Building the infrastructure is going to be expensive. But once the Hyperloop network is in place it is going to be a different story. We are using vacuum and magnetic levitation to get high speeds. So, the energy consumption is very low compared to other faster modes of transport like bullet trains or aircrafts. The maintenance cost of Hyperloop pod is low as there is no mechanical contact happening real-time. This means there will be less wear-and-tear due to friction. Also, the pods are weather-proof.
Essentially, all these savings from running cost will directly translate to savings for thepassengers. Given the mass transport market in India, we are expecting over 20,000 passengers during peak hours. Thus, the cost of tickets can be lower.
While it is too early to comment on the exact ticket prices, our goal is to make Hyperloop tickets cheaper than existing fast modes of transport in the country like airlines and railways.
What kind of response are you receiving from the government?
We are already in talks with Ministry of railways, NITI Aayog among other ministries. There is excitement and we are ready to showcase the proof of concept in the coming months.
Hyperloop One has already showcased it DevLoop in Nevada Desert. Are you planning to build local demonstration zones in India as well to convince the government?
There is no point building the same “test track” that is already there in Nevada in some rural area in India to prove the technology to the government. Instead of building test tracks, which goes from nowhere to nowhere, we are happy to invite government stakeholder to come and look at the Hyperloop system at the Nevada Desert Development Site.
Once the government is convinced, we can work on a “proof of operations” project by connecting two cities at a later date.
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There is no dedicated ministry catering to the Hyperloop transport system yet. Whom are you reaching out to?
We are in talks with the Railways because it’s the closest thing to Hyperloop. Also, aviation is pretty close and not to miss the surface road transport department. So, I think it is going to be a combination of experts from different ministries that we will need to talk to. In order to regulate something like this, we need experts from different ministries to form a panel.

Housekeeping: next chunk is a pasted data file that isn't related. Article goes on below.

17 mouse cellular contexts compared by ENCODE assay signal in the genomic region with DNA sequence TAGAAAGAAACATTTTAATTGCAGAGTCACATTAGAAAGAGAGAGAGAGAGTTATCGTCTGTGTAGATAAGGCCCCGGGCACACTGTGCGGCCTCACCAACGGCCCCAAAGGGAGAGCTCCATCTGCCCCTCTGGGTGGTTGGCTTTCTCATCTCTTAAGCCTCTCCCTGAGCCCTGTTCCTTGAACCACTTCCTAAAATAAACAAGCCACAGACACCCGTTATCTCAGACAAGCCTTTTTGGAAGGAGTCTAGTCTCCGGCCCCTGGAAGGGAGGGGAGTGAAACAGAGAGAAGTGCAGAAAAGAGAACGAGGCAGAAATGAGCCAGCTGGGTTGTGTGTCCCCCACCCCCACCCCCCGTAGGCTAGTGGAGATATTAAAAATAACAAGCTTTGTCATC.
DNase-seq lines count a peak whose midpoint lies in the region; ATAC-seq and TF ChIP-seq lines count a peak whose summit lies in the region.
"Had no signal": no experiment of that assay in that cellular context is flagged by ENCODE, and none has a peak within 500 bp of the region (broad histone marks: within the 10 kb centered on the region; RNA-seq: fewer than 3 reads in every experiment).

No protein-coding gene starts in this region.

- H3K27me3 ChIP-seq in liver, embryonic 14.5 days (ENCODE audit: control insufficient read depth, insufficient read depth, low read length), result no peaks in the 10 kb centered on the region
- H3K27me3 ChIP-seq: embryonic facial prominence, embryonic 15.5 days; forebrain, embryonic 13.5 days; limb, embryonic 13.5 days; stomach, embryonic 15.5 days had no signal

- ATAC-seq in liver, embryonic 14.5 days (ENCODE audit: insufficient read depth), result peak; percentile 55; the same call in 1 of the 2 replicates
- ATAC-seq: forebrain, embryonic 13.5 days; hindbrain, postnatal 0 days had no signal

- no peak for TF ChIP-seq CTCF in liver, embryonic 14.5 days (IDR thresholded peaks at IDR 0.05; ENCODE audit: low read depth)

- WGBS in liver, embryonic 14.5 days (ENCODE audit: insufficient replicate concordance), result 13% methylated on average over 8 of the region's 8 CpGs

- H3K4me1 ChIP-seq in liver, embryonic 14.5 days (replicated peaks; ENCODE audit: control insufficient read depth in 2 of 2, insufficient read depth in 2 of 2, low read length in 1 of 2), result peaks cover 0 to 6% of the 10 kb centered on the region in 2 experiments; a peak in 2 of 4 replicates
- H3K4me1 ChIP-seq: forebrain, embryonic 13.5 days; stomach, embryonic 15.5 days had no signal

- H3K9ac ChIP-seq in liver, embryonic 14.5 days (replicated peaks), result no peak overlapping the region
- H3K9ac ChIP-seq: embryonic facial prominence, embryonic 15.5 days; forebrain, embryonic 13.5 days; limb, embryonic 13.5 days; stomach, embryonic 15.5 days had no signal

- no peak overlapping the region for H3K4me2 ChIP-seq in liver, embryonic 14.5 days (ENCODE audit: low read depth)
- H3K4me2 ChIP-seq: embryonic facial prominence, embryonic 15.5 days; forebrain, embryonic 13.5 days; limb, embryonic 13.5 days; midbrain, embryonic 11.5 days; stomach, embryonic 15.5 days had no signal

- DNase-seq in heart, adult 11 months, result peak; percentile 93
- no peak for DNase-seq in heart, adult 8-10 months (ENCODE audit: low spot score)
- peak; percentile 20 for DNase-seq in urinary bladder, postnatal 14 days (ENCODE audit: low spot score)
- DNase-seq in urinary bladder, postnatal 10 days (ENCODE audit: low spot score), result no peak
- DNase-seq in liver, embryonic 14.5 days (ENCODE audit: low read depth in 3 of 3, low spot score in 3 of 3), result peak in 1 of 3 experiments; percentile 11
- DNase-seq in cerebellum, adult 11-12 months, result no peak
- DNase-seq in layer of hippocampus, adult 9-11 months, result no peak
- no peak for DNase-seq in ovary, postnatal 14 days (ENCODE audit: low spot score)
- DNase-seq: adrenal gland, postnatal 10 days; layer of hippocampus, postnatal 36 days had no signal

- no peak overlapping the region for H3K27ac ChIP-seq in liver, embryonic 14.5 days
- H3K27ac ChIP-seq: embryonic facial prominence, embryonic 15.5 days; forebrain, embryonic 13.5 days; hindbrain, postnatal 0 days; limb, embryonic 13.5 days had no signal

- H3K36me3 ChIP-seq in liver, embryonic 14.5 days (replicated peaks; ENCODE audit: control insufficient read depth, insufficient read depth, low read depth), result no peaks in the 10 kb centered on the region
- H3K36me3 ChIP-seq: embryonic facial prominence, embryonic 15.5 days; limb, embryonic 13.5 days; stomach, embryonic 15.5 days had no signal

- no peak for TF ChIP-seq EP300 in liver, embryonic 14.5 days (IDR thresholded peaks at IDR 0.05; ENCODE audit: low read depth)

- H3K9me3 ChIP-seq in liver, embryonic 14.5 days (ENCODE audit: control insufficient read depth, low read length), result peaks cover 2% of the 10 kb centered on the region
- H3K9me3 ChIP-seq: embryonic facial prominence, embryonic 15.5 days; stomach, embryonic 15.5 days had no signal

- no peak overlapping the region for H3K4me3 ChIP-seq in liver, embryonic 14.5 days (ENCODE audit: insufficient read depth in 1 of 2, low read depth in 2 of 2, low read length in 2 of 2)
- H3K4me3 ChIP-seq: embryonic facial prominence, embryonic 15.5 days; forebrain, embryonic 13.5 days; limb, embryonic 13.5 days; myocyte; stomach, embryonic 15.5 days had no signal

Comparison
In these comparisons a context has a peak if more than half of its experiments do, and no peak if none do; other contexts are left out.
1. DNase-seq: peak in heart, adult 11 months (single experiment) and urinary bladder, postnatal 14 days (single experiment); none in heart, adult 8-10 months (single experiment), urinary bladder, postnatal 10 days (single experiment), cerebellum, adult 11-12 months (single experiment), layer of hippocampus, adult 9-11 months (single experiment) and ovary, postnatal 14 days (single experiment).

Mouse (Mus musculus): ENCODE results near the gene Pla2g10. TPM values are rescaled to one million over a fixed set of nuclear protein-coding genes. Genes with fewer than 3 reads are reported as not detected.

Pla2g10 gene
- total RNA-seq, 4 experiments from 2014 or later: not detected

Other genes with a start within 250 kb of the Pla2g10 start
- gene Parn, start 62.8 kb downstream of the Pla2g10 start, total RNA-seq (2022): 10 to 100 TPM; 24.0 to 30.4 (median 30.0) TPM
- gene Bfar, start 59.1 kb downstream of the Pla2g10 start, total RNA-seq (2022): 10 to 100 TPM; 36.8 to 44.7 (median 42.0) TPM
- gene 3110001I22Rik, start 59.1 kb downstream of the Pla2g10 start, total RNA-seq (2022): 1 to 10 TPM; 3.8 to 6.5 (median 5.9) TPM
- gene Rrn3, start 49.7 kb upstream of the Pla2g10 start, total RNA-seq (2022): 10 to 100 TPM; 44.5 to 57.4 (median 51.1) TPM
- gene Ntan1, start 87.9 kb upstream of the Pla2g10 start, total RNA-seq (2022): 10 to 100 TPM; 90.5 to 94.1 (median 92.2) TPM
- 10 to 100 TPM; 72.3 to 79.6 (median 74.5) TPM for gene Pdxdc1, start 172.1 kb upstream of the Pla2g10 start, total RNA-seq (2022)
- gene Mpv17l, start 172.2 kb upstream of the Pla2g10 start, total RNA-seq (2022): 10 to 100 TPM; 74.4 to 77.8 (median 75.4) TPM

Do you think you will have to wait for that panel or ministry to be formed first to go ahead with your plans in India?
Not necessarily. We could definitely work with one particular ministry to take things forward to a certain level and then involve other ministries as and when needed. Eventually, we need all the ministries to work in sync.
We will need a group of experts from around the world to go ahead with our plans and if India wants to take the first step then it definite needs to provide the right people from different departments to get the plan on track.
If the government, by chance, is not much moved by the Hyperloop technology, will you look at e-commerce player to transport cargo in the country?
Of course. For cargo, we are open to work with logistic players including e-commerce companies. But for passengers, we obviously need government support. We are totally dependent on how fast the government takes things forward.
By when can we expect the first fully-functional Hyperloop system
We are expecting to have a fully-operational Hyperloop transport system by 2021. It can come up anywhere in the world. If India wants to take the lead then the government needs to act fast now. We are actively looking are local manufacturing as well and India could take the lead and be the global exporters of this technology.